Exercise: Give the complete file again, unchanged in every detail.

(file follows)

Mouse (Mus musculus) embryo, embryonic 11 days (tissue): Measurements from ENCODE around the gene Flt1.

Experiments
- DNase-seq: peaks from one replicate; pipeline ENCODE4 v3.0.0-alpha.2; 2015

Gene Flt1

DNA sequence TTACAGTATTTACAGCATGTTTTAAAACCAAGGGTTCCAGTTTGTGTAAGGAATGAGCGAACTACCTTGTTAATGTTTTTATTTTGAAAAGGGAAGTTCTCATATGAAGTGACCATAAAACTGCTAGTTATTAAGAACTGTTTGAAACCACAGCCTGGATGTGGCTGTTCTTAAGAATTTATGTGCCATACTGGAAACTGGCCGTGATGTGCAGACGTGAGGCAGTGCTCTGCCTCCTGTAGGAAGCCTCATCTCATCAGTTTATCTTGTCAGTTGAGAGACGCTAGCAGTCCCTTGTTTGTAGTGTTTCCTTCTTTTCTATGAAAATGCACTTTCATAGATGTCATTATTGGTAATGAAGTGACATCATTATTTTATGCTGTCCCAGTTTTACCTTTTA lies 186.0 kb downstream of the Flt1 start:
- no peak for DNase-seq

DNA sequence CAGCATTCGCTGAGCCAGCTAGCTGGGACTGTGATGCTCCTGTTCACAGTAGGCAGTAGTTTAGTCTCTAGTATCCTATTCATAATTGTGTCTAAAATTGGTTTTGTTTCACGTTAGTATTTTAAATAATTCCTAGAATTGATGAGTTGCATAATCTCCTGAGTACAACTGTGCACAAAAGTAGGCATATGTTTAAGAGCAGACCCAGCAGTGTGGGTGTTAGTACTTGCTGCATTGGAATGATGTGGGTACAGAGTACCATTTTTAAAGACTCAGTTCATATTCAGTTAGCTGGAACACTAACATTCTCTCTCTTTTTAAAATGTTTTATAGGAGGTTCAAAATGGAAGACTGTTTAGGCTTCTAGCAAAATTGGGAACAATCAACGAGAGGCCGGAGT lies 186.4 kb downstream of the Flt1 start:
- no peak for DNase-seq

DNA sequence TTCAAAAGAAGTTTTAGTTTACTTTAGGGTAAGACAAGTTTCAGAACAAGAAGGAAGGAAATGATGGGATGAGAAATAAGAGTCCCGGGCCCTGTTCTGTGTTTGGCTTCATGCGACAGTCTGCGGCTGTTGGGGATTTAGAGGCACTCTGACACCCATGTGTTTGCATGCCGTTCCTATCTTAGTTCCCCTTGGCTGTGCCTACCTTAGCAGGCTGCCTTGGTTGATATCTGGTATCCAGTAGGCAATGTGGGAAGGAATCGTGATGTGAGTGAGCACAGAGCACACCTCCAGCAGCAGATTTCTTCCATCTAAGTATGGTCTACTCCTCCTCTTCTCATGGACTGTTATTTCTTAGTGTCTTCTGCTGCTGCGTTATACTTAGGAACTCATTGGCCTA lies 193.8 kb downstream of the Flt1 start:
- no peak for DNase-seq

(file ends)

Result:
Mouse (Mus musculus) embryo, embryonic 11 days (tissue): Measurements from ENCODE around the gene Flt1.

Experiments
- DNase-seq: peaks from one replicate; pipeline ENCODE4 v3.0.0-alpha.2; 2015

Gene Flt1

DNA sequence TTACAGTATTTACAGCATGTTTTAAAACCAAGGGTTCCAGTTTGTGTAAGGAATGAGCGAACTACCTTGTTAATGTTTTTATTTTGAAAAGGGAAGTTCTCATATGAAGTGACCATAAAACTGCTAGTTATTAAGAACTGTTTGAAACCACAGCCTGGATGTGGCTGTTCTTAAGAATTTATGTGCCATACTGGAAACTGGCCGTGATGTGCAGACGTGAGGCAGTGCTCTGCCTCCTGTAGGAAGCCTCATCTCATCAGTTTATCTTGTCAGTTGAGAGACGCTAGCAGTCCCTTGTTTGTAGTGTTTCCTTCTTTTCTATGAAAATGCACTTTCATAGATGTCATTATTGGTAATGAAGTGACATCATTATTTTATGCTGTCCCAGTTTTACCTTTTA lies 186.0 kb downstream of the Flt1 start:
- no peak for DNase-seq

DNA sequence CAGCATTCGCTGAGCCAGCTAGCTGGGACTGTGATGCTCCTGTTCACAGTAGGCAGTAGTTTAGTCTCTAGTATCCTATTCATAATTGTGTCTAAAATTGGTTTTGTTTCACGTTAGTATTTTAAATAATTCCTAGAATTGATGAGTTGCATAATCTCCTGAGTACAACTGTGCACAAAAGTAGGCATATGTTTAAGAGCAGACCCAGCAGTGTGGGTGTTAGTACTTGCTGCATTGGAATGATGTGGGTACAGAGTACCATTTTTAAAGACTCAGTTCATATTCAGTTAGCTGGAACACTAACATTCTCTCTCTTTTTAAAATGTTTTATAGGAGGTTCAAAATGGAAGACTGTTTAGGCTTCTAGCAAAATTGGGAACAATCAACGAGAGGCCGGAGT lies 186.4 kb downstream of the Flt1 start:
- no peak for DNase-seq

DNA sequence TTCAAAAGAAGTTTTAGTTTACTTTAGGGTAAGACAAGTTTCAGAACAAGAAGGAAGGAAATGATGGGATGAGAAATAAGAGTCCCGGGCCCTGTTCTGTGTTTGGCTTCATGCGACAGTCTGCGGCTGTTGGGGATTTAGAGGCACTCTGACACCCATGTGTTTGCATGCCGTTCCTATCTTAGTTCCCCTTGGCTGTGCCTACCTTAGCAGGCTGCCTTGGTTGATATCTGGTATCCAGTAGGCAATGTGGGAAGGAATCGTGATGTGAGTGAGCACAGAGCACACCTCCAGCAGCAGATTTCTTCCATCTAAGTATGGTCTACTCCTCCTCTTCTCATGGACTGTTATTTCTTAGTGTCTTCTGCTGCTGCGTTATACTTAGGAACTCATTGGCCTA lies 193.8 kb downstream of the Flt1 start:
- no peak for DNase-seq